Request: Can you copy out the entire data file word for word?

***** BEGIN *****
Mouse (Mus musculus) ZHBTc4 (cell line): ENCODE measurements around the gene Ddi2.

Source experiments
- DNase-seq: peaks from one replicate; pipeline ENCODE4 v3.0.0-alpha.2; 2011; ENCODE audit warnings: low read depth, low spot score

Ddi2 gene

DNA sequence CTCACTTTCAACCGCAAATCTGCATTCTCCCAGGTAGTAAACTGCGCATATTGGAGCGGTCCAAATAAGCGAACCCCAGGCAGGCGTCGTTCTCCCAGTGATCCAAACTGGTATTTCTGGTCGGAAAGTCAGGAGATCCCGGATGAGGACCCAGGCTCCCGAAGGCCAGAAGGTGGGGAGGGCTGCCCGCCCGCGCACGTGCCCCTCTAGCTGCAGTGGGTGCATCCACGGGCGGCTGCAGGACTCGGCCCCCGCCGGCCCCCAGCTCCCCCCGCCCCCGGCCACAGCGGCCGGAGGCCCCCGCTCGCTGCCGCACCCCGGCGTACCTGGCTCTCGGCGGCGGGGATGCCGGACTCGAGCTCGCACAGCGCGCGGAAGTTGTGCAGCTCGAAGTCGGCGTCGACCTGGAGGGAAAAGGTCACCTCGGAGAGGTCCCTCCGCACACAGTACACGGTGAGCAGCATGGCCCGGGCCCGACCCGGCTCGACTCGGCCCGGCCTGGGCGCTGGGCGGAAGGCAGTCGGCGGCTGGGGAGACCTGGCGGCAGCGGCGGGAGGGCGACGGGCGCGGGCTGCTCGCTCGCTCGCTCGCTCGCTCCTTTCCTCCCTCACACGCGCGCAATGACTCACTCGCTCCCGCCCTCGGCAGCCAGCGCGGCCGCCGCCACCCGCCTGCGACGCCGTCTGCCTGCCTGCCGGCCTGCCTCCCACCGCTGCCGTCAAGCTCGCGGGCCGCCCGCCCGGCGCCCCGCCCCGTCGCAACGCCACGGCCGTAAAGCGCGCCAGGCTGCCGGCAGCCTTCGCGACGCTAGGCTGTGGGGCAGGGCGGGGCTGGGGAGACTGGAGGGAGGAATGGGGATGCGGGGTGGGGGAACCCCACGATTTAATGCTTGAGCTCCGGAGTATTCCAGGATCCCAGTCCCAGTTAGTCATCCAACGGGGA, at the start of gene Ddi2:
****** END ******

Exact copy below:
Mouse (Mus musculus) ZHBTc4 (cell line): ENCODE measurements around the gene Ddi2.

Source experiments
- DNase-seq: peaks from one replicate; pipeline ENCODE4 v3.0.0-alpha.2; 2011; ENCODE audit warnings: low read depth, low spot score

Ddi2 gene

DNA sequence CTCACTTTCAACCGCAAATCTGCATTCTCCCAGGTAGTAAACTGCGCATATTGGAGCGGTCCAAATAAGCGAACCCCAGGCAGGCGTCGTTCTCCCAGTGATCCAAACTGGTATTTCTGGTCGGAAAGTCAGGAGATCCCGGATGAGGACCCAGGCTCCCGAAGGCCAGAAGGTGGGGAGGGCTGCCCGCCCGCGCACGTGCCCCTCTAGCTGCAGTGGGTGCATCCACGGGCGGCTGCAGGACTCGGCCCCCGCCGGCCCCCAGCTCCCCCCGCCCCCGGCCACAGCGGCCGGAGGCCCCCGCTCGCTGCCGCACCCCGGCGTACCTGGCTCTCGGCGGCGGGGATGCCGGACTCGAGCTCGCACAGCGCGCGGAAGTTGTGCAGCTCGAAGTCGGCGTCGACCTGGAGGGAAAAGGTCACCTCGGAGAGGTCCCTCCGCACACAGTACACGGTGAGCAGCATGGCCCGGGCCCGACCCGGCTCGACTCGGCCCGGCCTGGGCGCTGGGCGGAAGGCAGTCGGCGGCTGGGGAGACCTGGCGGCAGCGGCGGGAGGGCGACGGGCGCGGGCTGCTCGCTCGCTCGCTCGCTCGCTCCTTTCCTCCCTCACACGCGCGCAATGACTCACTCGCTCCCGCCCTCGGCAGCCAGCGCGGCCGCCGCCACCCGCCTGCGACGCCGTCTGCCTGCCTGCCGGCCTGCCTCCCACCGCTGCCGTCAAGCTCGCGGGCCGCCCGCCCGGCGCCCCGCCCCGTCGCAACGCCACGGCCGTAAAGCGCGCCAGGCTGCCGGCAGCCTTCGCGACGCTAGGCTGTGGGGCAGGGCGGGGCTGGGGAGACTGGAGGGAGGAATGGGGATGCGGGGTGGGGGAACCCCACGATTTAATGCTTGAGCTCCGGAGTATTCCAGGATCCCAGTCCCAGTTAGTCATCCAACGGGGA, at the start of gene Ddi2: